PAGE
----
Chlorophyll Water Is TikTok's Latest Health Obsession — But Is It Really Good for You?
Here's what you need to know before guzzling the trendy green water.
One of the newest TikTok trends is adding drops of chlorophyll into your cup of H2O. Touted benefits include stimulating the immune system, detoxifying the blood, cleaning your intestines, deodorizing sweat glands, energizing the body, and even preventing cancer. Find out if there is merit to any of these supposed claims and if you should be using liquid chlorophyll drops in your cup of water.
What Is Chlorophyll?
Chlorophyll is a green pigment found in organisms that undergo photosynthesis such as green leafy vegetables, some algae, wheatgrass, green tea, potatoes, and some herbs. The liquid chlorophyll found in commercial supplements can derived from various sources including mulberry leaf, alfalfa, and algae. Some liquid chlorophyll may not be entirely chlorophyll and are made from chlorophyllin, a semisynthetic, water-soluble version of chlorophyll made by combining sodium and copper salts with chlorophyll. This combination supposedly makes it more absorbable by the body.
Although liquid chlorophyll is generally well-tolerated, reported side effects to the supplement include sensitivity to light, dermatitis, upset stomach, and diarrhea. Oral chlorophyll supplements have been used safely in short term trials for up to 4 weeks. In addition, the use of chlorophyll supplements hasn’t been studied in pregnant or breastfeeding women and those individuals are recommended to avoid taking it until further research is conducted.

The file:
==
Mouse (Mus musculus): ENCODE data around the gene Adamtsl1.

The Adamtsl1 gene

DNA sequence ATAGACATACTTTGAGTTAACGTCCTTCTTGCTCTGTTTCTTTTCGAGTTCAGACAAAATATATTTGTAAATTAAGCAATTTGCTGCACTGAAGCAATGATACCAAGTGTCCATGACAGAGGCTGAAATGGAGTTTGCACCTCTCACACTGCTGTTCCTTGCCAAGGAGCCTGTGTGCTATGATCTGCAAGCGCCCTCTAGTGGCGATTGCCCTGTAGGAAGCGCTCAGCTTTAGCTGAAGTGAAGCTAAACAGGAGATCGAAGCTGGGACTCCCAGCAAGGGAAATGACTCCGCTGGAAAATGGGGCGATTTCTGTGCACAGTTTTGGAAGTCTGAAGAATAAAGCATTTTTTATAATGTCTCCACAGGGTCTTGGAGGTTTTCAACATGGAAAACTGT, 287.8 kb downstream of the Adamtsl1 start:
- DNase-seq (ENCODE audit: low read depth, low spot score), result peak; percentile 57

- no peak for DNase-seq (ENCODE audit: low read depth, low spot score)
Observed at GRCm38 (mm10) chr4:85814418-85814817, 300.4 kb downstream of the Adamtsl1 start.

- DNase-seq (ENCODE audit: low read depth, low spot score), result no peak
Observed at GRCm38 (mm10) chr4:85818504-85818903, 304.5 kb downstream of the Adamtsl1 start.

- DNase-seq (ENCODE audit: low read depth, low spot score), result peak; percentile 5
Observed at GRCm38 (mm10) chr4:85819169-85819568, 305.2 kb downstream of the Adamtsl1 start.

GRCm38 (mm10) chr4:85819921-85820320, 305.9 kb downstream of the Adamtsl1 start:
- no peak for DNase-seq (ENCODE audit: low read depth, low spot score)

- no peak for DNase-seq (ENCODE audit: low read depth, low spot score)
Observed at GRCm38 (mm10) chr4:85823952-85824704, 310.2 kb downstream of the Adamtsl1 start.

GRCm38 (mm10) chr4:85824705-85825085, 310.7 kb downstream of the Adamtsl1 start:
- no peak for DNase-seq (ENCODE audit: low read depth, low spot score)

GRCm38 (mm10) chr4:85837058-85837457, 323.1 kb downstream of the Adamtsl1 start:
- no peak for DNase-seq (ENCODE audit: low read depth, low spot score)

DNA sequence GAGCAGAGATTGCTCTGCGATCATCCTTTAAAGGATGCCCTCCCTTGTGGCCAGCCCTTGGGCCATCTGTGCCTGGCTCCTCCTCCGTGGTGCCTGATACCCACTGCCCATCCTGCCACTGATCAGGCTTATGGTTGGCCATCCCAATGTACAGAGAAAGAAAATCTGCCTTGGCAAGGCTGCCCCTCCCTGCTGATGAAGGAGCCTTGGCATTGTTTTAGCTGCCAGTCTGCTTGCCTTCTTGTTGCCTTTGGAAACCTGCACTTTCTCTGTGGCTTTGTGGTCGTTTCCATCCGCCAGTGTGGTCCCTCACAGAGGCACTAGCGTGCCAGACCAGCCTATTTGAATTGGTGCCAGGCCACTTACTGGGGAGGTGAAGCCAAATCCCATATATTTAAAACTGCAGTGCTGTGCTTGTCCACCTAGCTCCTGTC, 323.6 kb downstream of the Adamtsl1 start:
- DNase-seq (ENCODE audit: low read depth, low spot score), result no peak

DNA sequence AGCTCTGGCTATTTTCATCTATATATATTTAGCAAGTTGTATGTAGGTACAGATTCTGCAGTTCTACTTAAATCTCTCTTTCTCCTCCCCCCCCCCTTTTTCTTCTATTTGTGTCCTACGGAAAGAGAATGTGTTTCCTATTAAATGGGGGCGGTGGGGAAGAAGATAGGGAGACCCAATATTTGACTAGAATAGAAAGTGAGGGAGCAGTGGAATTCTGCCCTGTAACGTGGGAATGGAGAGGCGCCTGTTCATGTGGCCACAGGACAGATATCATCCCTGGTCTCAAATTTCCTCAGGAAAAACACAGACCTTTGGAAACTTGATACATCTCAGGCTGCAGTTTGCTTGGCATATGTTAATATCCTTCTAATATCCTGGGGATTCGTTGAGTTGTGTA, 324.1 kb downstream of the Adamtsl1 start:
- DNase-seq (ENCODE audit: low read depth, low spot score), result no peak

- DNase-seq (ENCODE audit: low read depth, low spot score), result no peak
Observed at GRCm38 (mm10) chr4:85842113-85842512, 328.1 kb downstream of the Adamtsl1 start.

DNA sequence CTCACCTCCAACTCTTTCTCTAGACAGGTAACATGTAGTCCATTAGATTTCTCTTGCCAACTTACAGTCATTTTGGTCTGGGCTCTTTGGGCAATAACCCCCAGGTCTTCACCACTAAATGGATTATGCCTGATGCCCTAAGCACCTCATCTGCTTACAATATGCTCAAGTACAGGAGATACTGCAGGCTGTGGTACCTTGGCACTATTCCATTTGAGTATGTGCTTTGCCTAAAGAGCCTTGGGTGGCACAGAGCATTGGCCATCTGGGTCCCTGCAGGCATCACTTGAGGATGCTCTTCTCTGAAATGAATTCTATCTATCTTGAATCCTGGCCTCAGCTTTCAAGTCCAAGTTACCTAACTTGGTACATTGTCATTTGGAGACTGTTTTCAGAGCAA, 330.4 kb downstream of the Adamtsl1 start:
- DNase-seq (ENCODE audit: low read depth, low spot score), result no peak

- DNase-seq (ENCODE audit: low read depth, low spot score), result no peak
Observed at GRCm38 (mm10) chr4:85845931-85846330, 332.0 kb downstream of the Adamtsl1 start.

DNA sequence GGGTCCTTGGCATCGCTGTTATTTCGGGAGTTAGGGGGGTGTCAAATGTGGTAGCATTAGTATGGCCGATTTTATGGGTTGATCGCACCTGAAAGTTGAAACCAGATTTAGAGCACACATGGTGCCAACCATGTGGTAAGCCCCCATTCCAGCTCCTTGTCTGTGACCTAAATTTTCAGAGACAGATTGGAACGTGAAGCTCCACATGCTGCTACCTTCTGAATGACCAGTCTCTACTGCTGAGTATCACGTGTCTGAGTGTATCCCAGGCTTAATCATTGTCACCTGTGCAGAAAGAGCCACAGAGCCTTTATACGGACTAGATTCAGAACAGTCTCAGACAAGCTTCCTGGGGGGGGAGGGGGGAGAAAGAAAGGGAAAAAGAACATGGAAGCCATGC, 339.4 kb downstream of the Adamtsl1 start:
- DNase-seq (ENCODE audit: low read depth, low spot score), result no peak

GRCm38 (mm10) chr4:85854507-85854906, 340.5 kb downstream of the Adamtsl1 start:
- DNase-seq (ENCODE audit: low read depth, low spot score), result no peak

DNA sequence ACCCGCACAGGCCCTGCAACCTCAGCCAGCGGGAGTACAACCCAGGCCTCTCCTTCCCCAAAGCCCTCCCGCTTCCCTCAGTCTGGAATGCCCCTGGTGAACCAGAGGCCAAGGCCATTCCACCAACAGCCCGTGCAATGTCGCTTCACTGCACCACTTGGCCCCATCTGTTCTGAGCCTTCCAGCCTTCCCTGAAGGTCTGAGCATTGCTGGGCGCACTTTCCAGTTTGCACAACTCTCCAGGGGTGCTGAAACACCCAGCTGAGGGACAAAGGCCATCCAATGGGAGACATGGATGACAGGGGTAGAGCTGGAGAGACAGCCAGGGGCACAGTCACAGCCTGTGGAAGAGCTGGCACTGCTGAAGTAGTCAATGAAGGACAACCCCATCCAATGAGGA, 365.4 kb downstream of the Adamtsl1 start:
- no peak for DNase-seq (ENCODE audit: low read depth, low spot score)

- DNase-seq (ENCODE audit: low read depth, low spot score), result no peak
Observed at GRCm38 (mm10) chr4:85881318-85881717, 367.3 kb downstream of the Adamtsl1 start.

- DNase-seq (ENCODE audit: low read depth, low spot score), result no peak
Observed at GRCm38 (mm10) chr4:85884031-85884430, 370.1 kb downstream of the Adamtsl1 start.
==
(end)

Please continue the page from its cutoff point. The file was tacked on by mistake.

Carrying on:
Does It Really Work?
Chlorophyll is fat soluble and has antioxidant properties. There is some research regarding the anti-cancer effects of chlorophyllin, however, in this 2009 in vitro study published in the International Journal of Cancer researchers concluded that chlorophyll in has the potential to be effective but more research is certainly needed.
There have been some initial studies done on some of these claims. For example, a 2004 study published in Indian Pediatrics showcased a pilot study which shows that consuming wheatgrass, a plant high in chlorophyll, reduced the number of blood transfusions needed in folks with a blood disorder called thalassemia. However, researchers didn’t call out chlorophyll as the reason for the decreased need for the transfusions. In addition, this study was done in a very specific population and it’s tough to determine its effects on healthy individuals.
Overall, there is very little evidence showing any benefit to adding liquid chlorophyll drops into your water daily.
Bottom Line: Stick to Green Vegetables
If you really want to add more chlorophyll in your diet—you can do so naturally by eating several servings of leafy green vegetables every day. According to the Centers of Disease Control (CDC) only 1 in 10 U.S. adults get the recommended amount of veggies daily. Instead of dropping costly supplements into your water, why not up your green veggie game?
Toby Amidor, MS, RD, CDN, is a registered dietitian and consultant who specializes in food safety and culinary nutrition. She is the author of The Greek Yogurt Kitchen: More Than 130 Delicious, Healthy Recipes for Every Meal of the Day.
*This article was written and/or reviewed by an independent registered dietitian nutritionist.